Director John McNaughton’s last feature film was 2001’s Speaking of Sex, and before that came Wild Things (1998), Normal Life (1996) and Mad Dog and Glory (1993). However, McNaughton will forever be remembered for one of the finest serial killer films ever made, Henry: Portrait of a Serial Killer.
So good was that film that even today the director is measured on its brilliance, and even though has feature length film career has not exactly been amazing, McNaughton still causes a stir thanks to the reputation of his ferocious portrayal of Henry Lee Lucas, expertly played by a young Michael Rooker.
McNaughton is back, and The Harvest looks intense, disturbing and quite frightening. The incredible skills of actor Michael Shannon have been employed in this new dark thriller, and personally I really rate Shannon, and when he’s on form he is superb. Watching the trailer below, I am sure you’ll agree that Shannon is going all out crazy here, and he looks terrific.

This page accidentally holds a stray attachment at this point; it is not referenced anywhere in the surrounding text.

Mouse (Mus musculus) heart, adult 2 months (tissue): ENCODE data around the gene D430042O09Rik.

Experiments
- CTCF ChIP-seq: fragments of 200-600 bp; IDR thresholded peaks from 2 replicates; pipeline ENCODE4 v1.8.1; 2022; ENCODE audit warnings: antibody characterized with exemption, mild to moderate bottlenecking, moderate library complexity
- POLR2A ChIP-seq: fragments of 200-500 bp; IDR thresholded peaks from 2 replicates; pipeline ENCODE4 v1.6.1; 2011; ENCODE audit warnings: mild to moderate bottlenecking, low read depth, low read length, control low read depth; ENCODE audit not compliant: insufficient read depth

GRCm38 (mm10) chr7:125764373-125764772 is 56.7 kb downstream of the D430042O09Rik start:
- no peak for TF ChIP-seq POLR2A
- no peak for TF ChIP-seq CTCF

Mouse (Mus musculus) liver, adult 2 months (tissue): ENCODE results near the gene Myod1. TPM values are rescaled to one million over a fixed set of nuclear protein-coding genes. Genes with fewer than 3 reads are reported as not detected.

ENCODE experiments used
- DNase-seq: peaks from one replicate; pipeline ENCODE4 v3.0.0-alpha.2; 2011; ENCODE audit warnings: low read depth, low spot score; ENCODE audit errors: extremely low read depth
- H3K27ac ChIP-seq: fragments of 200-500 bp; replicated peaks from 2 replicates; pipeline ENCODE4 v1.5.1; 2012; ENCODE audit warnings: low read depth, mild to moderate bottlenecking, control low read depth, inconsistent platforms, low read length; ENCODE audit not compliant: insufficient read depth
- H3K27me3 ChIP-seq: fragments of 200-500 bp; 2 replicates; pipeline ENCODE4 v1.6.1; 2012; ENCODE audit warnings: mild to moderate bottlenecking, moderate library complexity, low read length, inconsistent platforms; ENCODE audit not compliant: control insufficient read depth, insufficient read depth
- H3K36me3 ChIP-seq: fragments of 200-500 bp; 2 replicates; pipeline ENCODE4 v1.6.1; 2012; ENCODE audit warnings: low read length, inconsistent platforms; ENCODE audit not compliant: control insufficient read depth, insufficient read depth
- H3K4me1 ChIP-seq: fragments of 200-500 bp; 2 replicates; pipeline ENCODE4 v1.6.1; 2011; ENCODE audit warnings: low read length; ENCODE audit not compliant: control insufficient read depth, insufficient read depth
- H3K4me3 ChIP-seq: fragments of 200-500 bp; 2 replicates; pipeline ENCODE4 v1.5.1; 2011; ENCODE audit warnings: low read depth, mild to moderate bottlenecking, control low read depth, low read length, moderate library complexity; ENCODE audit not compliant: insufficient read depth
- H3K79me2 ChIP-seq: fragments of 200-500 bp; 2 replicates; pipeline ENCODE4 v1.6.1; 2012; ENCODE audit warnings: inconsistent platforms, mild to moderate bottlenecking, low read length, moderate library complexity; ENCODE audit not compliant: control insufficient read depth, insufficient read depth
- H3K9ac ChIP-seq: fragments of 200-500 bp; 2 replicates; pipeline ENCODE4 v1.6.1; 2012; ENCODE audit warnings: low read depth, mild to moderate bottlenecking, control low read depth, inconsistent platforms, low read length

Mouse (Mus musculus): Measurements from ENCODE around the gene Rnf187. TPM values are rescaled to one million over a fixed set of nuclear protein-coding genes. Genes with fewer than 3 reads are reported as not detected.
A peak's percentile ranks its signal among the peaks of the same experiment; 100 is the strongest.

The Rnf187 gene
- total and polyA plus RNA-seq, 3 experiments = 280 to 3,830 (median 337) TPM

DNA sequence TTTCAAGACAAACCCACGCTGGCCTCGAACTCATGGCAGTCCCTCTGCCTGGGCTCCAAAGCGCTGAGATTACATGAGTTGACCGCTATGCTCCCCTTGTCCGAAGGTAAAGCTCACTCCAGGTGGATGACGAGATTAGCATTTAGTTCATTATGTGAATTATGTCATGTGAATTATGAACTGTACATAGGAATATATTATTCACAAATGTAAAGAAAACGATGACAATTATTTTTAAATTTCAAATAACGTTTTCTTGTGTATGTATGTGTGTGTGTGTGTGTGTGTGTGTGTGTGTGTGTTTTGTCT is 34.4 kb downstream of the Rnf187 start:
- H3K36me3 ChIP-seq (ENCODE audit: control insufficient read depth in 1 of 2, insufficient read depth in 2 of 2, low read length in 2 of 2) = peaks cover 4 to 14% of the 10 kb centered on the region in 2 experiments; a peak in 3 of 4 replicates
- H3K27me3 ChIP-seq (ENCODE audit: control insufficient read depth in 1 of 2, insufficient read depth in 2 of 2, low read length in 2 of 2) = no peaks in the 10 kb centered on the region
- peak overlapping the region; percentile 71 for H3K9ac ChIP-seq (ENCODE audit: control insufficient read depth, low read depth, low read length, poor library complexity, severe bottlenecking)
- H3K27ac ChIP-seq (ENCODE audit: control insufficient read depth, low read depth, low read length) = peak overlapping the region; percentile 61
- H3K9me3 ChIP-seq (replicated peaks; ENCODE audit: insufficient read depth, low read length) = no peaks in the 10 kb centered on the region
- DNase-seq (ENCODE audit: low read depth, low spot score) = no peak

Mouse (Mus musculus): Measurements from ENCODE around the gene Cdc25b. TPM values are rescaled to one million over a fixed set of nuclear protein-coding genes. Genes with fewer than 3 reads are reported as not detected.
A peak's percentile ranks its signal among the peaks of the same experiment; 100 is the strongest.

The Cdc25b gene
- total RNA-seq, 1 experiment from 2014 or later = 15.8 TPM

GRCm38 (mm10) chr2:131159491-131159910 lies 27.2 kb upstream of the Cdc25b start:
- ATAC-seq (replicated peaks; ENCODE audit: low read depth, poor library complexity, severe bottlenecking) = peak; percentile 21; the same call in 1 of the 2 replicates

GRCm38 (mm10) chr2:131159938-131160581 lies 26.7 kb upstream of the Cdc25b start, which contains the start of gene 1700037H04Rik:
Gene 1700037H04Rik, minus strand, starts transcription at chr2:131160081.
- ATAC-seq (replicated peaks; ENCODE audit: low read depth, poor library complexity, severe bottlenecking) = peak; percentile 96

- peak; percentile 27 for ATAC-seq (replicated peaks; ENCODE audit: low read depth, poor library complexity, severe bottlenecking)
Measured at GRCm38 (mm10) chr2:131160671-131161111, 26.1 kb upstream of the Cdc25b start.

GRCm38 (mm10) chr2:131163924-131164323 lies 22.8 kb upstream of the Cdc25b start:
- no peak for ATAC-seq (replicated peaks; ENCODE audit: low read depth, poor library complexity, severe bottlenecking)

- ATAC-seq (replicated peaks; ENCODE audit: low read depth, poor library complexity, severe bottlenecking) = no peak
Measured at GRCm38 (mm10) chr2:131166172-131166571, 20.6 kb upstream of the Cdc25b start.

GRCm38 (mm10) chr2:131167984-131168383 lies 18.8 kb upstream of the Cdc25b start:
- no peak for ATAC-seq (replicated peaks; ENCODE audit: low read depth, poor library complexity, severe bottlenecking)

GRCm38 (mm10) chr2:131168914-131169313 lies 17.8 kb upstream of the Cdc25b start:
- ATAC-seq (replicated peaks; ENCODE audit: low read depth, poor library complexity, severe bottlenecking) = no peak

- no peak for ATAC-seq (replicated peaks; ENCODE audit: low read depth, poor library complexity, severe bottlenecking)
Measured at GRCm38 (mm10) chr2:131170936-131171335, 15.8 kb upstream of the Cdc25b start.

The Harvest is directed by John McNaughton, based on a screenplay written by Stephen Lancellotti. Michael Shannon, Samantha Morton, Natasha Calis, Charlie Tahan and Peter Fonda make up the cast.
In his first film in nearly 15 years, the director of Henry: Portrait of a Serial Killer harks back to the depravity that made his 1986 debut a horror milestone. But less based in reality, The Harvest is closer to a fairy tale from Grimm’s darkest corners. Maryann (Natasha Calis) moves in with her grandparents after she’s orphaned. Desperately lonely, the preteen sets out to befriend a neighboring deathly ill, bed-ridden boy (Charlie Tahan), despite the outright disapproval of his mother (Samantha Morton). Maryann’s persistence pays off, however, and during a series of secret visits she gradually uncovers some seriously sinister goings-on in the house… Morton as the boy’s overprotective surgeon mom is the stuff of great screen villainy—at once utterly monstrous and tragically desperate—so much so that she makes even frequent heavy Michael Shannon, as the more subdued dad, pale in comparison.
(thanks to Collider for the trailer)